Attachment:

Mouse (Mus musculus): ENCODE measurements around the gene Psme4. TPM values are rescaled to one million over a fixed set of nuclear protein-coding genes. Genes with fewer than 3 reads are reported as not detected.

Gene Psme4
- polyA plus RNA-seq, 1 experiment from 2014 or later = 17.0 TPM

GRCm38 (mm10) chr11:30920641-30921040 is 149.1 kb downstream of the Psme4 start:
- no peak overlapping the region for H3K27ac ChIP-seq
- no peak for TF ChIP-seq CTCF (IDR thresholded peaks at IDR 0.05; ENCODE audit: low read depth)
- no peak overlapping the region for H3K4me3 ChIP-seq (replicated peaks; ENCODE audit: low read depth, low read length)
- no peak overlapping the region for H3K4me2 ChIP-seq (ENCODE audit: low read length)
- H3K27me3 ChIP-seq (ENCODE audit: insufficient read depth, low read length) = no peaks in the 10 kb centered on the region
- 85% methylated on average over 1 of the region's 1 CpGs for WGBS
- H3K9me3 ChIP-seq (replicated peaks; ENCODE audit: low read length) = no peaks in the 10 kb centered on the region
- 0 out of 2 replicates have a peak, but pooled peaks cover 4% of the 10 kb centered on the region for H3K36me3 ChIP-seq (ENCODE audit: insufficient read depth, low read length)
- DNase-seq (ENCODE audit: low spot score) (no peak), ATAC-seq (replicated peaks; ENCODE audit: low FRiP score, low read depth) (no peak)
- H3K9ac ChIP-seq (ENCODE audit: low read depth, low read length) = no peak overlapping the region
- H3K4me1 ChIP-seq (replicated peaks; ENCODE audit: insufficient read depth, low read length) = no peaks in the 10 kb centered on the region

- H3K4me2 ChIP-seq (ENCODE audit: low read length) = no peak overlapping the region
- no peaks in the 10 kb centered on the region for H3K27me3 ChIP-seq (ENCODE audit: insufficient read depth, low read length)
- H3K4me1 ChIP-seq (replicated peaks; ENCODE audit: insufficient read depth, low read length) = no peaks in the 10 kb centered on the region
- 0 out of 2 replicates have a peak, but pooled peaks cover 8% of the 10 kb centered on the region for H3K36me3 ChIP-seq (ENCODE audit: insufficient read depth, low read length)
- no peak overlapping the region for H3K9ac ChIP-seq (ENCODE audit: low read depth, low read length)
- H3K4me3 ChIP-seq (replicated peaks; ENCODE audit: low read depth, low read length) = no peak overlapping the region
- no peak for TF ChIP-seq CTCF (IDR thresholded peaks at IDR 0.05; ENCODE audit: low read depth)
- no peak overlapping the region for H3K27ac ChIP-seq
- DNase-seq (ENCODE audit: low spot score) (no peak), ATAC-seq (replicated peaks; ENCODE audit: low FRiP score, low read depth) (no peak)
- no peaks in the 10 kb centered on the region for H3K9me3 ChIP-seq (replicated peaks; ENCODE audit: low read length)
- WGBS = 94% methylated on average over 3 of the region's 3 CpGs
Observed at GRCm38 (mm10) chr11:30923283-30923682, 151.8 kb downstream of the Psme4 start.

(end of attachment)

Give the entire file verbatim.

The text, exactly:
Mouse (Mus musculus): ENCODE measurements around the gene Psme4. TPM values are rescaled to one million over a fixed set of nuclear protein-coding genes. Genes with fewer than 3 reads are reported as not detected.

Gene Psme4
- polyA plus RNA-seq, 1 experiment from 2014 or later = 17.0 TPM

GRCm38 (mm10) chr11:30920641-30921040 is 149.1 kb downstream of the Psme4 start:
- no peak overlapping the region for H3K27ac ChIP-seq
- no peak for TF ChIP-seq CTCF (IDR thresholded peaks at IDR 0.05; ENCODE audit: low read depth)
- no peak overlapping the region for H3K4me3 ChIP-seq (replicated peaks; ENCODE audit: low read depth, low read length)
- no peak overlapping the region for H3K4me2 ChIP-seq (ENCODE audit: low read length)
- H3K27me3 ChIP-seq (ENCODE audit: insufficient read depth, low read length) = no peaks in the 10 kb centered on the region
- 85% methylated on average over 1 of the region's 1 CpGs for WGBS
- H3K9me3 ChIP-seq (replicated peaks; ENCODE audit: low read length) = no peaks in the 10 kb centered on the region
- 0 out of 2 replicates have a peak, but pooled peaks cover 4% of the 10 kb centered on the region for H3K36me3 ChIP-seq (ENCODE audit: insufficient read depth, low read length)
- DNase-seq (ENCODE audit: low spot score) (no peak), ATAC-seq (replicated peaks; ENCODE audit: low FRiP score, low read depth) (no peak)
- H3K9ac ChIP-seq (ENCODE audit: low read depth, low read length) = no peak overlapping the region
- H3K4me1 ChIP-seq (replicated peaks; ENCODE audit: insufficient read depth, low read length) = no peaks in the 10 kb centered on the region

- H3K4me2 ChIP-seq (ENCODE audit: low read length) = no peak overlapping the region
- no peaks in the 10 kb centered on the region for H3K27me3 ChIP-seq (ENCODE audit: insufficient read depth, low read length)
- H3K4me1 ChIP-seq (replicated peaks; ENCODE audit: insufficient read depth, low read length) = no peaks in the 10 kb centered on the region
- 0 out of 2 replicates have a peak, but pooled peaks cover 8% of the 10 kb centered on the region for H3K36me3 ChIP-seq (ENCODE audit: insufficient read depth, low read length)
- no peak overlapping the region for H3K9ac ChIP-seq (ENCODE audit: low read depth, low read length)
- H3K4me3 ChIP-seq (replicated peaks; ENCODE audit: low read depth, low read length) = no peak overlapping the region
- no peak for TF ChIP-seq CTCF (IDR thresholded peaks at IDR 0.05; ENCODE audit: low read depth)
- no peak overlapping the region for H3K27ac ChIP-seq
- DNase-seq (ENCODE audit: low spot score) (no peak), ATAC-seq (replicated peaks; ENCODE audit: low FRiP score, low read depth) (no peak)
- no peaks in the 10 kb centered on the region for H3K9me3 ChIP-seq (replicated peaks; ENCODE audit: low read length)
- WGBS = 94% methylated on average over 3 of the region's 3 CpGs
Observed at GRCm38 (mm10) chr11:30923283-30923682, 151.8 kb downstream of the Psme4 start.